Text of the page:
House Votes to Repeal "Cadillac Tax" on High-cost Health Plans

While praised by the Chamber of Commerce and labor unions, repeal opponents caution it may increase both health care spending and the deficit

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Photo by Hush Naidoo on Unsplash

The U.S. House of Representatives voted Wednesday to repeal the Affordable Care Act’s (ACA) so-called “Cadillac Tax” provision. The provision was set to impose a 40% excise tax on the cost of employer-based health insurance exceeding certain amounts – generally $10,200 for individual coverage and $27,500 for family coverage – starting in 2022.

Originally scheduled to take effect last year, the controversial tax provision was delayed twice by legislation and, with passage of H.R. 748, the “Middle Class Health Benefits Tax Repeal Act of 2019”, appears even less likely to move forward.

The Cadillac Tax was included in the ACA (Obamacare) as a means to slow overall health spending by discouraging employees from selecting expensive insurance plans with lavish health benefits that could result in overuse of medical services, CNBC News reports. (Such employer-financed plans were previously excluded from income and payroll taxes.) The tax would also generate revenue that the U.S. government would then use to fund other ACA programs.

However, lawmakers in both parties, along with labor unions, expressed concern the tax “would cause employers to reduce health benefits or burden workers with an increase in cost-sharing. There are also concerns it would unfairly target high-cost health plans that cover people in poorer health or people who live in areas where health costs are high.”

A recent Kaiser Family Foundation analysis estimated that the tax on high-cost health plans would affect one in five (21%) employers offering health benefits when it takes effect in 2022 unless employers change their health plans. An even larger share (31%) could be affected when workers’ voluntary contributions to Flexible Spending Accounts (FSAs) are taken into account. The analysis also projected that the Cadillac tax would affect a growing share of employers over time, reaching 37% in 2030 without including FSA contributions (and 46% with them).

The House-passed H.R. 748, introduced by Rep. Joe Courtney (D-CT) earlier this year, had more than 350 co-sponsors. The U.S. Chamber of Commerce issued a statement praising its passage:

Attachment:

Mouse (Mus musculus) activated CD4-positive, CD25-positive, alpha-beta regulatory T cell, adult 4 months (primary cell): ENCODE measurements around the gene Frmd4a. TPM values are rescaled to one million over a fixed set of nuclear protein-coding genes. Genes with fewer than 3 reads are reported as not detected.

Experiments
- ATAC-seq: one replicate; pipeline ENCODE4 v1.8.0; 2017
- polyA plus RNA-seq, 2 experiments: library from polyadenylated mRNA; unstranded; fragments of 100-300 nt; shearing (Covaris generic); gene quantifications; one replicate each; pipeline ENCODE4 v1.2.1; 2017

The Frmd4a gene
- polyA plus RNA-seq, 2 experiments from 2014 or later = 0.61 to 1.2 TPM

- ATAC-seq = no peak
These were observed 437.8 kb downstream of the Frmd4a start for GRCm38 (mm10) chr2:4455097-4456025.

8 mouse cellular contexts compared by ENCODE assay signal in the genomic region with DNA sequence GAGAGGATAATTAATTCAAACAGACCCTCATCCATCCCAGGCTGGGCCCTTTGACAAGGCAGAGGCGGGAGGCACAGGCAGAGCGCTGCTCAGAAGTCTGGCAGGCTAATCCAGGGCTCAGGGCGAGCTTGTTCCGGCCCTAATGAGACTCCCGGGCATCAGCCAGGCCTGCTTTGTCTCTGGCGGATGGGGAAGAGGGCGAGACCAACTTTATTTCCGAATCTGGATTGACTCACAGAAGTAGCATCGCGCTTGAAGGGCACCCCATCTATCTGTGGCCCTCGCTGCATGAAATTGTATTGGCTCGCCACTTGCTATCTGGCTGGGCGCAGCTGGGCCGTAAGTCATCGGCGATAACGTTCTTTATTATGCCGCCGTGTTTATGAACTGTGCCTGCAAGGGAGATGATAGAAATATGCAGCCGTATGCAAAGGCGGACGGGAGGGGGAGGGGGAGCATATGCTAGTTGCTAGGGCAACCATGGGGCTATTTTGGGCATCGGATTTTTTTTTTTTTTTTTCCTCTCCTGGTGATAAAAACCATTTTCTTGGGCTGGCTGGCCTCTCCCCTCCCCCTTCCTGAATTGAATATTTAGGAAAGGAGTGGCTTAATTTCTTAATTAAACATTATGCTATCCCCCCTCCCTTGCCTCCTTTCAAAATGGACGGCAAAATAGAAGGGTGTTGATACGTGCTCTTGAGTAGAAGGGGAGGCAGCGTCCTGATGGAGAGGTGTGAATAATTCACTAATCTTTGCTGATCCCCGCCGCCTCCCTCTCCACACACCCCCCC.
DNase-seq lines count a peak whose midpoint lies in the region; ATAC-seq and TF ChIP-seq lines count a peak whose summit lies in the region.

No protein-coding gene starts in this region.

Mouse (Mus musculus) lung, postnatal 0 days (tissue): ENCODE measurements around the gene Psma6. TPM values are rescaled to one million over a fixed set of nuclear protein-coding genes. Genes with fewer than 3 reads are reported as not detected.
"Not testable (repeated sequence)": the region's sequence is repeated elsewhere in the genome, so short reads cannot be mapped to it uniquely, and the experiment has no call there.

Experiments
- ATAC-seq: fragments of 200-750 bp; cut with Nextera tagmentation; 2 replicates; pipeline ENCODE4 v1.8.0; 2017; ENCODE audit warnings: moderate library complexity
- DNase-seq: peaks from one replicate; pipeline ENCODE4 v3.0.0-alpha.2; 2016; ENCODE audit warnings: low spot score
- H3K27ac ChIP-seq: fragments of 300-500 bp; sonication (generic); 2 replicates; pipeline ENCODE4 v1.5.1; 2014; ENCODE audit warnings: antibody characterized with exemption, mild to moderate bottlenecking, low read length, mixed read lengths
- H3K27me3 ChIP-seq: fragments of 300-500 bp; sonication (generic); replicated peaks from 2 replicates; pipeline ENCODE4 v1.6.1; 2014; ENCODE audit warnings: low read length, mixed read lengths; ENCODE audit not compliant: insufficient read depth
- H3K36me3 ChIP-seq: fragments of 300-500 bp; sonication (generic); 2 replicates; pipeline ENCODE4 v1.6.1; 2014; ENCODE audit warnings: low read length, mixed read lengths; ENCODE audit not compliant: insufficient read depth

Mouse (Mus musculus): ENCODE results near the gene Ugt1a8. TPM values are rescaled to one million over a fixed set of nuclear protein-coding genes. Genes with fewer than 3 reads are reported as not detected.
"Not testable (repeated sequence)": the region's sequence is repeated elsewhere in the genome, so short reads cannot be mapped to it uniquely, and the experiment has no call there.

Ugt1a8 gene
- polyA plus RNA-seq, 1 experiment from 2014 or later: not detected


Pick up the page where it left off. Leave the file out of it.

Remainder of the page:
“We commend the House for passing this legislation, which would repeal the so-called 'Cadillac Tax.' The Chamber has long supported the repeal of the Cadillac Tax, which is forcing employers to cut health benefits to employees and their families. We encourage the Senate to move this legislation forward so that the 181 million Americans who rely on coverage from their employers would have a path forward to greater healthcare access and more affordable coverage.”

Terry O’Sullivan, General President of LIUNA, the Laborers’ International Union of North America, echoed this praise and also encouraged the Senate to follow suit.

“Without full repeal, it will be the workers who will ultimately pay for this regressive tax,” O’Sullivan stated. “Already families are seeing higher costs with fewer benefits as employers are having to adjust coverage due to this tax despite its delayed implementation to 2022.”

The Associated General Contractors of America has urged Congress to ratify this repeal.

Yet, not all are in agreement that repeal is in the best interest of U.S. businesses and employees. Paul Van de Water, senior fellow at the Center on Budget and Policy Priorities, writes that repeal “would set back efforts to slow the growth of health care costs, and it would lose substantial needed revenue.” He advocates changes to the ACA legislation that would address the tax’s flaws “at a far lower budgetary cost than repeal, while continuing to provide a brake on health care spending.”

Many economists in the healthcare sector share this sentiment, warning that repeal would promote increases in health care spending and add to the national federal deficit. The nonpartisan Congressional Budget Office estimates it could add as much as $193 billion to the deficit over the next decade. 

The next step is for the repeal bill to move to the Senate for consideration. However, it remains unclear when the Senate may bring the bill up for a vote.